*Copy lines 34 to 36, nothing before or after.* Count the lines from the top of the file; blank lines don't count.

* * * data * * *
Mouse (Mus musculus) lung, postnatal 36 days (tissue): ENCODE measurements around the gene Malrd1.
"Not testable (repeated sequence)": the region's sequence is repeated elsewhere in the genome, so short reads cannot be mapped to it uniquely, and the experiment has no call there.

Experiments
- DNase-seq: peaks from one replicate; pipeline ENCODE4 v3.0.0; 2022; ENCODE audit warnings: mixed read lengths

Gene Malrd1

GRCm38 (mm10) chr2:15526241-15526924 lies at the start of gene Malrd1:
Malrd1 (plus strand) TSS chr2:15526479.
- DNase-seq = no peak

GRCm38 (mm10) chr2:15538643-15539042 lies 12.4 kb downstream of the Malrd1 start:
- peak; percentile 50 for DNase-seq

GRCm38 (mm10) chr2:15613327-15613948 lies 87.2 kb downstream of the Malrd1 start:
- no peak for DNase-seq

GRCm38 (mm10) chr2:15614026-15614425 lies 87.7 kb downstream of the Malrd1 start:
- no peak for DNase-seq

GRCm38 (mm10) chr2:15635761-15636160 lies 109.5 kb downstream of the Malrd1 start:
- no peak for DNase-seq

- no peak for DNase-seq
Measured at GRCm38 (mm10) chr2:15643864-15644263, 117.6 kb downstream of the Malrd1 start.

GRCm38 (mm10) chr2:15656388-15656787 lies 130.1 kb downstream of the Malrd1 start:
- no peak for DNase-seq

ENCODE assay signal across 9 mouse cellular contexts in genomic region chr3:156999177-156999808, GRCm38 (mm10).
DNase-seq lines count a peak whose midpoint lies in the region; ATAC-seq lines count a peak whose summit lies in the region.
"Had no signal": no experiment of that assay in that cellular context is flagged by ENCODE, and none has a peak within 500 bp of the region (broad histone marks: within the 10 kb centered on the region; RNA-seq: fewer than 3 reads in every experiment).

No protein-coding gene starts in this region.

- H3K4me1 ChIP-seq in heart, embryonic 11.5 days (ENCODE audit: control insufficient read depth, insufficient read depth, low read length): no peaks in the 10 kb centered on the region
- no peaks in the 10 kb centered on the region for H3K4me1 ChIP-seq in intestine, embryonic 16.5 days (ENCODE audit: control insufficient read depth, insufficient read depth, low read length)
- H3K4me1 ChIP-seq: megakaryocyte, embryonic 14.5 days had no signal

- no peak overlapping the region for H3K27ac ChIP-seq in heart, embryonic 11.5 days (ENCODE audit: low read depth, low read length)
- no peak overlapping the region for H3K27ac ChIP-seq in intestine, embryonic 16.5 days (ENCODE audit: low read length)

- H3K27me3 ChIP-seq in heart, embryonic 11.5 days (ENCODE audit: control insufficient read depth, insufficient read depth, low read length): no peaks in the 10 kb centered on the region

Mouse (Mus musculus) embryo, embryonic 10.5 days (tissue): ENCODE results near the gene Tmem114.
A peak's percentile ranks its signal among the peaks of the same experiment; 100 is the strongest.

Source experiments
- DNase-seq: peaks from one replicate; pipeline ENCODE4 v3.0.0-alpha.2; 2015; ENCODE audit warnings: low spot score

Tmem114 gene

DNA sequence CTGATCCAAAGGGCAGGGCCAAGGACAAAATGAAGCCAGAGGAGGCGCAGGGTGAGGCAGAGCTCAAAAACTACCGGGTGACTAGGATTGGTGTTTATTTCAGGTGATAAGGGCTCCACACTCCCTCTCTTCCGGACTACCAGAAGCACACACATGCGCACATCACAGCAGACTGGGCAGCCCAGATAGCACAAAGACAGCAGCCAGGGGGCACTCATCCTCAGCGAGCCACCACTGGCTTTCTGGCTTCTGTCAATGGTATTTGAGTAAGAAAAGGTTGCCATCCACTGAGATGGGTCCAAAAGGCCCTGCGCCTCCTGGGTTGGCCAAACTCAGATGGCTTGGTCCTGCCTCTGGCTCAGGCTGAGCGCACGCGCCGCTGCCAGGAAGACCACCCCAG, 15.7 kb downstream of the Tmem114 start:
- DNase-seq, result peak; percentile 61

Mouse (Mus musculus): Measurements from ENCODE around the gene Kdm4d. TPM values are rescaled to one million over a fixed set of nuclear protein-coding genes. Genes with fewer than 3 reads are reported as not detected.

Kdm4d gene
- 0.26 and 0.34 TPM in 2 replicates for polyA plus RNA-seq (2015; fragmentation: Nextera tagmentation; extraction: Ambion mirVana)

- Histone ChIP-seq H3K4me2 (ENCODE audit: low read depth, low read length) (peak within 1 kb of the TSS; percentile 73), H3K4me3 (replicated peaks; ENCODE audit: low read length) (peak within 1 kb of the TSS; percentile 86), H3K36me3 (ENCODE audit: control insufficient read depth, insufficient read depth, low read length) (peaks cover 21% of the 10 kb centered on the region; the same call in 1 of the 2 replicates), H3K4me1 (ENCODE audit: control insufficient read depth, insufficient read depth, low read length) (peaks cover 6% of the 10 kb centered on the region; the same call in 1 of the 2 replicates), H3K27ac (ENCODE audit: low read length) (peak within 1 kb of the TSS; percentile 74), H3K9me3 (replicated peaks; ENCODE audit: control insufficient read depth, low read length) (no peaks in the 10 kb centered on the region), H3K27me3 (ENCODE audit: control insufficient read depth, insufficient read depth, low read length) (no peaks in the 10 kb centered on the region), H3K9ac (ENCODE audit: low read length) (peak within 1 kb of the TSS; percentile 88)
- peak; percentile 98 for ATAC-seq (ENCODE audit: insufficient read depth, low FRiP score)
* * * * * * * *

- DNase-seq: peaks from one replicate; pipeline ENCODE4 v3.0.0-alpha.2; 2015; ENCODE audit warnings: low spot score

Tmem114 gene

DNA sequence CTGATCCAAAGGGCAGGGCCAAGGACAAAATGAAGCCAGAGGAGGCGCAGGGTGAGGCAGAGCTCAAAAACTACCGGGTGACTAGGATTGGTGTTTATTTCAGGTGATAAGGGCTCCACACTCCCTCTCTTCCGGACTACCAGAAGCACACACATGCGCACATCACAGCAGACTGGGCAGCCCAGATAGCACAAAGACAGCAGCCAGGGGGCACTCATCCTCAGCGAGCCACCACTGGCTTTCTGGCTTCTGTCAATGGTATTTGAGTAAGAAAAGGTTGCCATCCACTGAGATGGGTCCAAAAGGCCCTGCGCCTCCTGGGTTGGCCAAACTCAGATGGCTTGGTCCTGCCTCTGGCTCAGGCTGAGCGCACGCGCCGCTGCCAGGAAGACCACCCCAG, 15.7 kb downstream of the Tmem114 start: